Notably, at the time of Maurer and Underwood’s commitment ceremony in New Jersey in 2001, same-sex marriages were not legally recognized by any state in the country. Same-sex marriage did not exist in New Jersey until Oct. 21, 2013. Therefore, at the time of their commitment ceremony, neither party could have believed she had entered into a legal marriage.
On May 20, 2014, U.S. District Judge John E.Jones III of the Middle District of Pennsylvania ruled that Pennsylvania’s 1996 statutory ban on recognizing same-sex marriage was unconstitutional, making Pennsylvania the 19th state to sanction same-sex marriage. Jones found: “By virtue of this ruling, same-sex couples who seek to marry in Pennsylvania may do so, and already married same-sex couples will be recognized as such in the commonwealth.” Prior to this ruling, same-sex couples were considered legal strangers under Pennsylvania law. Throughout the decades leading up to this ruling, these couples had to seek alternative measures to protect themselves, due to the inability to obtain recognition of their relationships as marriages under the law. Attorneys drafted documents such as cohabitation agreements enforceable in civil court, and assisted with death planning measures taken to protect individuals in these relationships to the fullest extent possible under the laws at the time. Of course, these options were, and continue to be, woefully inadequate when compared with the rights and responsibilities attendant to a legally recognized marriage.
Same-sex unions have existed at least since the beginning of recorded history. The first public gay wedding in the United States was in 1968, and in 1970, the first lawsuit seeking legal recognition of a same-sex marriage was filed. In 1987, during the week of the Second National March on Washington for Lesbian and Gay Rights, there was a mass celebration in front of the IRS building known as “The Wedding,” involving about 2,000 same-sex unions. The use of the term “commitment ceremony” as applied to same-sex couples has existed at least as far back as 1990, when it was used both at Hawaii’s first gay pride parade and at a Methodist church ceremony in North Carolina. Commitment ceremonies were popular in the late 1990s and throughout the 2000s.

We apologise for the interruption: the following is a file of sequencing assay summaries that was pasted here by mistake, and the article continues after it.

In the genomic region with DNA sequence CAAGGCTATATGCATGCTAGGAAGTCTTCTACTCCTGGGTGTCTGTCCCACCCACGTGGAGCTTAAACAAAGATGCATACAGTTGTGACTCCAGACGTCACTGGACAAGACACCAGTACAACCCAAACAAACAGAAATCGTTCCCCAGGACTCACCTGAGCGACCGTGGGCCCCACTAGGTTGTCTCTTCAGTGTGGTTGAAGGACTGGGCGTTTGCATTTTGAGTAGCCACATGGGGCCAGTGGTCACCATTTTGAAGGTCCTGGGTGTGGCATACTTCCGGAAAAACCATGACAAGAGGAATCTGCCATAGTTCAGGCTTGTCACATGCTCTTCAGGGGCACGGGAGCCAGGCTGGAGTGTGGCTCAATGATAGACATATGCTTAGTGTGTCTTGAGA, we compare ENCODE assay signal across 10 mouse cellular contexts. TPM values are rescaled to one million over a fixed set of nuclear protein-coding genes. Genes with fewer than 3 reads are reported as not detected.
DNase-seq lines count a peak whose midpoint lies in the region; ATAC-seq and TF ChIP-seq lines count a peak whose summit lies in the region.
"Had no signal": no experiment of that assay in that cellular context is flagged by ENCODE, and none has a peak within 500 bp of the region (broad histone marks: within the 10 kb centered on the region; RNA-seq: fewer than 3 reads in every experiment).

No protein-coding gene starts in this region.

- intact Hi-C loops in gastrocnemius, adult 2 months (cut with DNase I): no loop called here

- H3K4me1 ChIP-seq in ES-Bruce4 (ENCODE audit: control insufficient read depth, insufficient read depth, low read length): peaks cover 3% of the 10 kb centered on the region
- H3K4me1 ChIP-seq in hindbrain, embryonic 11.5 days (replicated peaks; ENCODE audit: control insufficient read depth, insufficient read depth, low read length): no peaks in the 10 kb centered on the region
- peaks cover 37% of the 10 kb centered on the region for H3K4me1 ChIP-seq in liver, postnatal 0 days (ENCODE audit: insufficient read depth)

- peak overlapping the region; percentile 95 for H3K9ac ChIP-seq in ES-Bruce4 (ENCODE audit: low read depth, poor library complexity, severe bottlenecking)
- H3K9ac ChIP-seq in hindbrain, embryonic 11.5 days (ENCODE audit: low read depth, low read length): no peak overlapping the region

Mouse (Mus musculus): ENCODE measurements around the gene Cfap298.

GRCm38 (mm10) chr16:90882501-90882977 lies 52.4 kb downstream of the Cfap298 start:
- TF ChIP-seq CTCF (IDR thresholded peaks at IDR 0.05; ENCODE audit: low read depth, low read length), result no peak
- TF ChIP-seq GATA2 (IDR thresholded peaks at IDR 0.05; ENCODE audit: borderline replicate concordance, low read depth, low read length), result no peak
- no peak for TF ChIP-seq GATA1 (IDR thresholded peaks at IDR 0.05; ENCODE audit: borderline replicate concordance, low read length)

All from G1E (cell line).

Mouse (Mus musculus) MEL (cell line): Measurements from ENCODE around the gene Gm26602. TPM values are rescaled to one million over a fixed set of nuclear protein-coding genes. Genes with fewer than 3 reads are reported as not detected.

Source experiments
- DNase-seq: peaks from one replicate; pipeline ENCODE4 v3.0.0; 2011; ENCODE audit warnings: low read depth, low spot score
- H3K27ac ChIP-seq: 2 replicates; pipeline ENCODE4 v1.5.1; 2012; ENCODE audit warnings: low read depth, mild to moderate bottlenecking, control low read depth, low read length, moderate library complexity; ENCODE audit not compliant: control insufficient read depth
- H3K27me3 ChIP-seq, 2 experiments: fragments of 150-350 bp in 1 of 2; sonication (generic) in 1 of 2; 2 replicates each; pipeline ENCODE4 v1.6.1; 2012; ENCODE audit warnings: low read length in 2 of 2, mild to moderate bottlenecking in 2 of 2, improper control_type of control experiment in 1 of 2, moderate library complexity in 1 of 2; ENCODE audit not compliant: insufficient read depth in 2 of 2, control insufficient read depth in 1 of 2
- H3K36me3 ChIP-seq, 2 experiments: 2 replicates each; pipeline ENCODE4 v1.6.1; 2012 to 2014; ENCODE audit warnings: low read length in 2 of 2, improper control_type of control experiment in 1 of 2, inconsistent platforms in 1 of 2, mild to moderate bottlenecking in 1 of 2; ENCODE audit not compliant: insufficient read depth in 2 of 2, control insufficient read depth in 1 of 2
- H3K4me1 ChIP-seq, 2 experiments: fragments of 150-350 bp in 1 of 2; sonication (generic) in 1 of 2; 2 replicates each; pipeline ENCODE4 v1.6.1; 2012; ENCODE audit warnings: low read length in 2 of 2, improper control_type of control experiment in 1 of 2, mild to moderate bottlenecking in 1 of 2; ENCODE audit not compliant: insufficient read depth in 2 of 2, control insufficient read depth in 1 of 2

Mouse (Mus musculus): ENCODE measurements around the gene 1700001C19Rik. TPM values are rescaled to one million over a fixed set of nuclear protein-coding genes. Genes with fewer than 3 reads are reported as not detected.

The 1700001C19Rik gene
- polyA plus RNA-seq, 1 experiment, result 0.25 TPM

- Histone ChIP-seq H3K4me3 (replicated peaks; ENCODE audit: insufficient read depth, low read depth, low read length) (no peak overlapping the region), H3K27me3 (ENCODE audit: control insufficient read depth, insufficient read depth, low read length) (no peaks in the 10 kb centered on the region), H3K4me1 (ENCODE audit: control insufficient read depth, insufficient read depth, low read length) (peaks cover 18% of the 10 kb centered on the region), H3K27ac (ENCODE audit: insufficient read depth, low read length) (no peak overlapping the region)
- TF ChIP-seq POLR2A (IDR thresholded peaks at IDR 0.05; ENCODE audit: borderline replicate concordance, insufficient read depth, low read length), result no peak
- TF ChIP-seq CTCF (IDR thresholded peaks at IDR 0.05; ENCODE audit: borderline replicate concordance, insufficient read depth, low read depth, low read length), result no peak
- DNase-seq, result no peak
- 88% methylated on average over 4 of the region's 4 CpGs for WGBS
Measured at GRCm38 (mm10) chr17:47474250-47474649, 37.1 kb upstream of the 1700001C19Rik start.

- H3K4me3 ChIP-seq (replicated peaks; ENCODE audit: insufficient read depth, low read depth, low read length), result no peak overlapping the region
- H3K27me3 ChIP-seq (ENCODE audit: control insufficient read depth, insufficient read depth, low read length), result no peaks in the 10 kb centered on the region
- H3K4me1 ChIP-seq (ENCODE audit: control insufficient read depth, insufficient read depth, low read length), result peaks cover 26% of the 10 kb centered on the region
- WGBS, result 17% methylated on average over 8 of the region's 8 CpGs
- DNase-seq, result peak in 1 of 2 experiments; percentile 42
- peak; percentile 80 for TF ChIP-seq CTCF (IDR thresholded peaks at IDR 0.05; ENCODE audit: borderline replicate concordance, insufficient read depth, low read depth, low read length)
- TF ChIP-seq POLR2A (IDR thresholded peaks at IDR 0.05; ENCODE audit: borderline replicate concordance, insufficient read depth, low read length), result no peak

It is difficult to imagine that these couples anticipated that their commitment ceremonies would eventually be recognized as the beginning of a legal marriage. Indeed, the reason many of these couples rushed to the courthouse after the laws changed in New Jersey and Pennsylvania was because they knew that the vows they had exchanged at their commitment ceremonies did not create legal marriages. So, what about those who have decided not to legally marry? Is it reasonable for one of them to later argue that they are married? Additionally, as a family law attorney who routinely prepares prenuptial agreements for opposite-sex couples who are about to get married, I wonder if the same percentage of same-sex couples might have taken similar measures had they believed they were committing to a legal marriage.
Fritsch’s ruling, which has created quite the buzz amongst family law attorneys, raises the question: What is the legal relationship status of the same-sex couples in Pennsylvania who had commitment ceremonies prior to the abolition of common-law marriage, at a time when there was no recognition of same-sex marriage? Are they legal strangers, married couples, or something in between? This remains an open question.
Reprinted with permission from the SEPTEMBER 14, 2015 issue of THE LEGAL INTELLIGENCER (online). © 2015 ALM Media Properties, LLC. Further duplication without permission is prohibited. All Rights Reserved.